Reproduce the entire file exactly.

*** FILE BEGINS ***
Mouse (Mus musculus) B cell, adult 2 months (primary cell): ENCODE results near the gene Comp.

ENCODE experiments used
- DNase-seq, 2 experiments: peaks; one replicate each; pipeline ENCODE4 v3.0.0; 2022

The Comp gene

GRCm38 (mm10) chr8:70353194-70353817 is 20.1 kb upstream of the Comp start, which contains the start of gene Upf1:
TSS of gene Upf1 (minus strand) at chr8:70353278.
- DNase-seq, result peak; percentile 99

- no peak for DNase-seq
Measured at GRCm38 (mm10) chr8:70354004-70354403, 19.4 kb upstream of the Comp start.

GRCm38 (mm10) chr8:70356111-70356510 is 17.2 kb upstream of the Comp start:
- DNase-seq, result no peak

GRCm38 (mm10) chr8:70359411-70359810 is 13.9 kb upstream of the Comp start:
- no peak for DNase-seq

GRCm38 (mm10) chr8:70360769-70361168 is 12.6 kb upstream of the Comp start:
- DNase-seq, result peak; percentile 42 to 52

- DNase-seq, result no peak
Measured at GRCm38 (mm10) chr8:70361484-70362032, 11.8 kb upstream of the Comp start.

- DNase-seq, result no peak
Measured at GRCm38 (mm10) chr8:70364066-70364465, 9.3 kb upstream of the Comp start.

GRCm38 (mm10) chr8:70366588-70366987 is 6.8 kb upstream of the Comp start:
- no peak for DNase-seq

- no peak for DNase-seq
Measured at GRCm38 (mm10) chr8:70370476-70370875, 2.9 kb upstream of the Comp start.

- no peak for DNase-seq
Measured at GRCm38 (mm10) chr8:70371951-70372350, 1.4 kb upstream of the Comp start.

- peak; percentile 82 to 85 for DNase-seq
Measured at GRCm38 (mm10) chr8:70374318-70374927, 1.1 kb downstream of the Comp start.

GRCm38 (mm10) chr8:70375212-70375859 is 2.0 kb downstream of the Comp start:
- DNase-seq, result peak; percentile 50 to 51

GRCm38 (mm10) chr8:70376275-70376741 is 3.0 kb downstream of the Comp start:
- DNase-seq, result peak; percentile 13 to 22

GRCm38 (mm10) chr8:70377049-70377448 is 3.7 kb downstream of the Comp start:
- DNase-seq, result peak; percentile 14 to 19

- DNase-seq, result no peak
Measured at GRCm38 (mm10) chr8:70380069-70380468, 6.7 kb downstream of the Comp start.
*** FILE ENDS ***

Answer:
Mouse (Mus musculus) B cell, adult 2 months (primary cell): ENCODE results near the gene Comp.

ENCODE experiments used
- DNase-seq, 2 experiments: peaks; one replicate each; pipeline ENCODE4 v3.0.0; 2022

The Comp gene

GRCm38 (mm10) chr8:70353194-70353817 is 20.1 kb upstream of the Comp start, which contains the start of gene Upf1:
TSS of gene Upf1 (minus strand) at chr8:70353278.
- DNase-seq, result peak; percentile 99

- no peak for DNase-seq
Measured at GRCm38 (mm10) chr8:70354004-70354403, 19.4 kb upstream of the Comp start.

GRCm38 (mm10) chr8:70356111-70356510 is 17.2 kb upstream of the Comp start:
- DNase-seq, result no peak

GRCm38 (mm10) chr8:70359411-70359810 is 13.9 kb upstream of the Comp start:
- no peak for DNase-seq

GRCm38 (mm10) chr8:70360769-70361168 is 12.6 kb upstream of the Comp start:
- DNase-seq, result peak; percentile 42 to 52

- DNase-seq, result no peak
Measured at GRCm38 (mm10) chr8:70361484-70362032, 11.8 kb upstream of the Comp start.

- DNase-seq, result no peak
Measured at GRCm38 (mm10) chr8:70364066-70364465, 9.3 kb upstream of the Comp start.

GRCm38 (mm10) chr8:70366588-70366987 is 6.8 kb upstream of the Comp start:
- no peak for DNase-seq

- no peak for DNase-seq
Measured at GRCm38 (mm10) chr8:70370476-70370875, 2.9 kb upstream of the Comp start.

- no peak for DNase-seq
Measured at GRCm38 (mm10) chr8:70371951-70372350, 1.4 kb upstream of the Comp start.

- peak; percentile 82 to 85 for DNase-seq
Measured at GRCm38 (mm10) chr8:70374318-70374927, 1.1 kb downstream of the Comp start.

GRCm38 (mm10) chr8:70375212-70375859 is 2.0 kb downstream of the Comp start:
- DNase-seq, result peak; percentile 50 to 51

GRCm38 (mm10) chr8:70376275-70376741 is 3.0 kb downstream of the Comp start:
- DNase-seq, result peak; percentile 13 to 22

GRCm38 (mm10) chr8:70377049-70377448 is 3.7 kb downstream of the Comp start:
- DNase-seq, result peak; percentile 14 to 19

- DNase-seq, result no peak
Measured at GRCm38 (mm10) chr8:70380069-70380468, 6.7 kb downstream of the Comp start.